Men of letters

Men of letters
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First Published: Fri, Jan 29 2010. 10 53 PM IST

Pen friends: Natwar Singh (left) and E.M. Forster in 1954. Courtesy Natwar Singh
Pen friends: Natwar Singh (left) and E.M. Forster in 1954. Courtesy Natwar Singh
Updated: Fri, Jan 29 2010. 10 53 PM IST
In the course of a rich and eventful career as a diplomat and then a politician, K. Natwar Singh wrote and received many letters. The selection in Yours Sincerely mostly comprises letters that well-known people, from India and abroad, wrote to him. Among them are Indira Gandhi, Vijaya Lakshmi Pandit, C. Rajagopalachari and writers E.M. Forster, Mulk Raj Anand, R.K. Narayan and Nirad Chaudhuri. The letters offer a peep into some of the more fascinating personalities of the second half of the 20th century. Edited excerpts from an interview:
In one of his letters to you, EM Forster refers to your making a long-distance phone call to him, and says that he prefers letters.
Pen friends: Natwar Singh (left) and E.M. Forster in 1954. Courtesy Natwar Singh
We were trying to bring out a book of tributes on Forster’s 85th birthday, with contributions by Mulk Raj Anand, Raja Rao, myself and others. The publisher said that was not enough and that we needed to include some of Forster’s own writings. It looked like the whole thing could fall through, so I rang him up from New York. He didn’t have a phone in his room in King’s College in Cambridge and there was also the time difference between England and the US. So he was quite irritated; I could understand his irritation.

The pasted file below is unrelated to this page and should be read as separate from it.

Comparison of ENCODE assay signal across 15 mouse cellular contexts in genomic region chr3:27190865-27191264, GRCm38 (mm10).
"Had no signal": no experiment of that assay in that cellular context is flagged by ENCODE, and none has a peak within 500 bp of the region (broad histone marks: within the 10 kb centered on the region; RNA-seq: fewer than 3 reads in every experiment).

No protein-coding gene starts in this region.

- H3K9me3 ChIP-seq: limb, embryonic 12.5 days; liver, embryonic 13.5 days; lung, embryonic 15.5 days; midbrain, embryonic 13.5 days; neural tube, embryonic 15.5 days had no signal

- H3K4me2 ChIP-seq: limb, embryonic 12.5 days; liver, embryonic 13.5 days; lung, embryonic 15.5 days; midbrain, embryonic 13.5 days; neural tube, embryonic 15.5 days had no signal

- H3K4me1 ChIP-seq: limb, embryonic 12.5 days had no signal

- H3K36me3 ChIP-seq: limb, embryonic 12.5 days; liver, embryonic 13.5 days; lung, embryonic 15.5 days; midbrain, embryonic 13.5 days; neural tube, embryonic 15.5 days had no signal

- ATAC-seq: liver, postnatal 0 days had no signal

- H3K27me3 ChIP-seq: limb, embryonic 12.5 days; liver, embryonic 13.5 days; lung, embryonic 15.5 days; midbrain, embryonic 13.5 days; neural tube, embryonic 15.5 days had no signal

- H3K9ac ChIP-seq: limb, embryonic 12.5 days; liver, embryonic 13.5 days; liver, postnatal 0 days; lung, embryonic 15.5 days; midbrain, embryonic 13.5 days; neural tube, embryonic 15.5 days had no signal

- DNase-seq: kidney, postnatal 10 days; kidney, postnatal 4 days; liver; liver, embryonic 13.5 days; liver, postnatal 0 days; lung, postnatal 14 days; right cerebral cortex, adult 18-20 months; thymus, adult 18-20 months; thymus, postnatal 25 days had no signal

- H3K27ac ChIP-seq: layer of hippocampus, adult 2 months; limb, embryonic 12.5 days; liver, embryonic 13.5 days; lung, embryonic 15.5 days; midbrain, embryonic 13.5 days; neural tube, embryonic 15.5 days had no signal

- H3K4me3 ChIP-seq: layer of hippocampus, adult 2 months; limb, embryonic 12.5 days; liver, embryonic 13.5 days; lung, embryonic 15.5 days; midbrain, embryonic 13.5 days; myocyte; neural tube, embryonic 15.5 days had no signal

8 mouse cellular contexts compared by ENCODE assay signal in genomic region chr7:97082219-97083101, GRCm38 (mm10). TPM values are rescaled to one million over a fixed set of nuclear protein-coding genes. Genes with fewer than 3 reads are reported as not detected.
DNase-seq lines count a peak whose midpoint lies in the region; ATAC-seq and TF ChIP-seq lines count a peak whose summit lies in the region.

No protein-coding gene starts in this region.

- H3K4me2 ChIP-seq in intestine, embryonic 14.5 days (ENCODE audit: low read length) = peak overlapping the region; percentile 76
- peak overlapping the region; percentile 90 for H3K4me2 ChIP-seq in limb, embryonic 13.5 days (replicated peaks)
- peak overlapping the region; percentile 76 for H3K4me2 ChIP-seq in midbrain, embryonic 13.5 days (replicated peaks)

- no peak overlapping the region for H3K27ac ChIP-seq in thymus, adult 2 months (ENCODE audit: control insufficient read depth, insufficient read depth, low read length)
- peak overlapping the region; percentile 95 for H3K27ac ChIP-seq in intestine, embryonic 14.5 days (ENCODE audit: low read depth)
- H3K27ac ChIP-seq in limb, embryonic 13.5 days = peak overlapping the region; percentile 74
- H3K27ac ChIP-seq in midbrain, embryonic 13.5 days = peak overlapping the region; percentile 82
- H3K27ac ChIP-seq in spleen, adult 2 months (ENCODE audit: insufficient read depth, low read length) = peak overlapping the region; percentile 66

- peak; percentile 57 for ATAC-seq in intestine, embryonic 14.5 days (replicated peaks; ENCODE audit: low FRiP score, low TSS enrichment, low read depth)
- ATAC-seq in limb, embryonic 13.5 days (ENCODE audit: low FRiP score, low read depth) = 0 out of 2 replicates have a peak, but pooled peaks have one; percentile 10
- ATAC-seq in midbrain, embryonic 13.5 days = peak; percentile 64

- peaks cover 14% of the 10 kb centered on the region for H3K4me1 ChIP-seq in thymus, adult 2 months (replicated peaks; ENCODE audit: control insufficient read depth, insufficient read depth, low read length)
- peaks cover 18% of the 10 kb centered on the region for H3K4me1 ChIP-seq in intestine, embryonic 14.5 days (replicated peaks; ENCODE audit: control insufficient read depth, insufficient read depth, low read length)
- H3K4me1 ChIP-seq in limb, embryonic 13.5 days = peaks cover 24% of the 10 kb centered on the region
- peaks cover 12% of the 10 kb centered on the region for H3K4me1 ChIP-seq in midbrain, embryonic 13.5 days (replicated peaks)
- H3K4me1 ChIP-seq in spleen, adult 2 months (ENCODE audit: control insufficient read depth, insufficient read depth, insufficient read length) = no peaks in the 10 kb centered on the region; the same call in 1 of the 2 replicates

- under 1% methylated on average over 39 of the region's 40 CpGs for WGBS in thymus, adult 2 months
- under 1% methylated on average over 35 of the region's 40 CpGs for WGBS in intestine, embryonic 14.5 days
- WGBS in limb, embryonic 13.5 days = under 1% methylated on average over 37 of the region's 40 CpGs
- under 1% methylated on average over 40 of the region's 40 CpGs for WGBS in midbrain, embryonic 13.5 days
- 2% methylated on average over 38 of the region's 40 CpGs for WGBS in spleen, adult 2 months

What contributed more to your friendship with Forster—seeing him in person or corresponding with him?
I saw him quite often when I was in Cambridge. In those days, you wrote letters even if you were in the same town. I was at Corpus Christi College and he was at King’s College, just 5 minutes away, but we wrote letters to each other.
If you lived so close to each other, where was the need for letters?
Forster belonged to a generation where the telephone had just caught on. He never had a telephone, which at the time was true of most people. So letter writing was the great literary activity of the time. After I left Cambridge, we kept in touch over letters.
How was Forster as a person?
He was 75 and I was 25, but he treated me as an equal, which is the way he treated everyone else. Whether you were young or old, or important or unimportant did not matter to him. He was a great company to people he warmed up to. But with those he thought were uppity, he could be quite firm.
In a letter to you, C Rajagopalachari says that Forster and other English liberals held a patronizing view of India.
I did not agree with him. On the contrary, Forster was very warm towards Indians. The English establishment was critical of Forster because they felt that he was anti-empire. He had no sense of superiority and was exceptionally open-minded.
Forster’s novels are set before World War I and he died in 1970. Did he ever talk about the way the world was changing?
In a letter he wrote to me when I was in China, he says that the world is changing and all the values he grew up with are being neglected. And he didn’t want to outlive them.
Do you write letters any more?
People now use mobile phones, fax and email. Even if they do write, it is just three or four lines. Now, it’s all businesslike, all over the world. Letter writing is under severe attack.
Any thoughts on the death of the letter?
It is taking something away from our lives. You can’t arrest the growth of technology, but it is also demolishing a lot of things which are valuable. Letter writing is one of them. Nowadays, you have this abridgement of language in SMS messages and fantastic-sounding email addresses—“yahoo.com”. It sounds weird to me.
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First Published: Fri, Jan 29 2010. 10 53 PM IST